Church News and Events

Village Church Members Learn Fishy Business

  • 6 August 2011

President and Sister Fata in Helping Hands vests, with President and Sister Tom and some villagers.

EDITOR’S NOTE: This article was originally posted on the Church’s official Australia site on July 27, 2011.

It was the end of 2010 and Kukipi Branch President Rodney Tom, cap in hand, stood in front of the mission president’s home in Port Moresby, Papua New Guinea once more. This time, the food supplies Mission President Meliula Fata had given him had lasted only a few weeks.

President Tom had made the customary 100-mile (160 km) trip many times before, taking a two-hour boat ride and then spending at least five hours on a public motor vehicle (PMV)—a truck with boards down each side for sitting that is typically packed with people and goods for sale at the various markets along the way.

The reason was to secure supplies for his small congregation, located on an island in the delta near the mouth of the Miaru River in Kukipi, Moveave, in Papua New Guinea.

In Kukipi the people live at subsistence level, and the only crops that they can grow are bananas, breadfruit, and cassava. They also fish with fishing lines and collect mud crabs. During the dry season, they can also grow pumpkin and sweet potato, but unfortunately the island is often covered with saltwater when there are king tides (unusually high tides that occur in the winter time around the full moon) or floods. This has resulted in the land being non-productive.

The members needed food, and President Fata had frequently disbursed it from the Church’s stores, but this time was different.

President Fata called the branch president into his office and said, “ I will not be able to give you any food again. I cannot keep giving your people supplies every few weeks. You have to work at becoming self-reliant.”

President Fata was then inspired to provide the branch with three fishing nets, so the members could catch enough fish to feed everyone. Such fishing nets are quite expensive and would normally be above the means of the villagers.

Branch President Tom went away three nets richer, and President Fata was confident the Kukipi Branch’s problems would be solved, but only six weeks later, President Tom reported that the members were no better off.

“Why? What happened?” President Fata asked.

President Tom replied that the branch members had followed the precedence that had been set by other donations that went to individuals and given the nets to three individuals.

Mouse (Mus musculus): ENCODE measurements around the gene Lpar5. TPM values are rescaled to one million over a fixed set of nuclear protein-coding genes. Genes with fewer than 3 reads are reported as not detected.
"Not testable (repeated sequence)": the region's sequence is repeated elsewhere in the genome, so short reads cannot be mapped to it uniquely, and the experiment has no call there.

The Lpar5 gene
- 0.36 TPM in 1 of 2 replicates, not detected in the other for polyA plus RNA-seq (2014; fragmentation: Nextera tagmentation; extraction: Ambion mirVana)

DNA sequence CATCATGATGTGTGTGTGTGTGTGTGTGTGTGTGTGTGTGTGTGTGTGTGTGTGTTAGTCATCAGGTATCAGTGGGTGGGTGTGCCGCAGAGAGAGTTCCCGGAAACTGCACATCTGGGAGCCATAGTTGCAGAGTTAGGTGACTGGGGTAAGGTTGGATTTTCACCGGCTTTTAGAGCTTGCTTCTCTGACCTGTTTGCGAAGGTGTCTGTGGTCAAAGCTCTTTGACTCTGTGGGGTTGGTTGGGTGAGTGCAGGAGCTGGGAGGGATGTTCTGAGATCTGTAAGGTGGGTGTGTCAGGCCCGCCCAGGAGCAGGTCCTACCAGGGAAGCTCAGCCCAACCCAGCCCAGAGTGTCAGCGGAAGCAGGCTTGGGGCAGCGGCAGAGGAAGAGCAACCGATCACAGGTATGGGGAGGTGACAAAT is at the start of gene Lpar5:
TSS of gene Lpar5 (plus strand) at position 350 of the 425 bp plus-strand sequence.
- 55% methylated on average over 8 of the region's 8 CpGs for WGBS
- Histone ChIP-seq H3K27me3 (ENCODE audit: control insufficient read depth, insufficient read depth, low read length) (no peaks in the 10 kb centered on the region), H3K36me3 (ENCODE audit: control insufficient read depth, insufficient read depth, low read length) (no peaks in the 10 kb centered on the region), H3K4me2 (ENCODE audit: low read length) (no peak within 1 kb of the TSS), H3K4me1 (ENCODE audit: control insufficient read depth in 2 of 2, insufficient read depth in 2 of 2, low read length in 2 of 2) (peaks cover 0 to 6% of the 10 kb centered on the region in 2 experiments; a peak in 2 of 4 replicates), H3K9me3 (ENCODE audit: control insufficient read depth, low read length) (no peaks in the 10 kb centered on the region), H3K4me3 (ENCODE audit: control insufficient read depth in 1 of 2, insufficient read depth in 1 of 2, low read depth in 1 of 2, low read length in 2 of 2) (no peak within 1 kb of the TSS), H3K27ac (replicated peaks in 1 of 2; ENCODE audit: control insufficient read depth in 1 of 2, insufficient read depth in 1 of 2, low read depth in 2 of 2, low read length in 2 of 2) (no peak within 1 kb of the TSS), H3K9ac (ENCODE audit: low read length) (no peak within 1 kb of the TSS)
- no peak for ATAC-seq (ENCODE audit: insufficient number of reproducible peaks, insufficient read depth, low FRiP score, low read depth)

President Fata called the branch president back to the mission office, along with the nets.

President Tom said he felt unhappy and wondered how the members would ever become self-reliant.

In counseling with President Fata, however, they decided to try again. President Fata instructed President Tom to take the nets back to the village and said he would buy two more nets. President Fata also wrote a letter for President Tom to read to the members, explaining how the nets would have to be used.

The letter instructed the members that the nets did not belong to any one individual. It also gave three points that had to be followed by the branch:

  • Use them to gather food for all of the members
  • Pay tithing on the proceeds
  • Help the poor and needy

Several months passed, but one morning, President Fata saw President Tom at the gate again.

President Tom said he thought, “Oh no! Don't tell me he is back for more food.”

President Tom was not back for more food. He had returned to buy three more nets with the money the branch members had made from selling their excess fish.

President Tom then went on to explain that the extra fish had enabled the villagers to buy vegetables, save funds, and pay their tithing. The village had so impressed the local fisheries department that they were in discussions about a project to buy a boat.

The villagers now say they believe that they can improve their quality of life and become far more self-sufficient. The members are thinking about what other projects they could do together that will enhance their self-reliance. Such projects include smoking the fish so that they can take them to markets further away and obtaining sewing machines that can be used by the sisters to make clothing for themselves and for sale.

Following this success, President Fata is reaching out to other branches in remote communities, teaching them the principle of self-reliance. He hopes the example of the Kukipi branch will inspire others to pick up the principle of self-reliance quickly.

Marion G. Romney (1897–1988), a member of the First Presidency, once said, ”Many programs have been set up by well-meaning individuals to aid those in need. However, many of those programs are designed with the short-sighted objective of 'helping people' as opposed to 'helping people help themselves'“ (“The Celestial Nature of Self-Reliance,” Ensign, June 1984, 3).

This story is a wonderful example of the inspired humanitarian program of the Church of helping people to be self-reliant. However, it does require the individuals involved to be committed and be prepared to do the hard work if they want the rewards.

There is a common saying about effective humanitarian aid: ”If you give a man a fish he lives for a day, but if you teach him how to fish he lives forever.“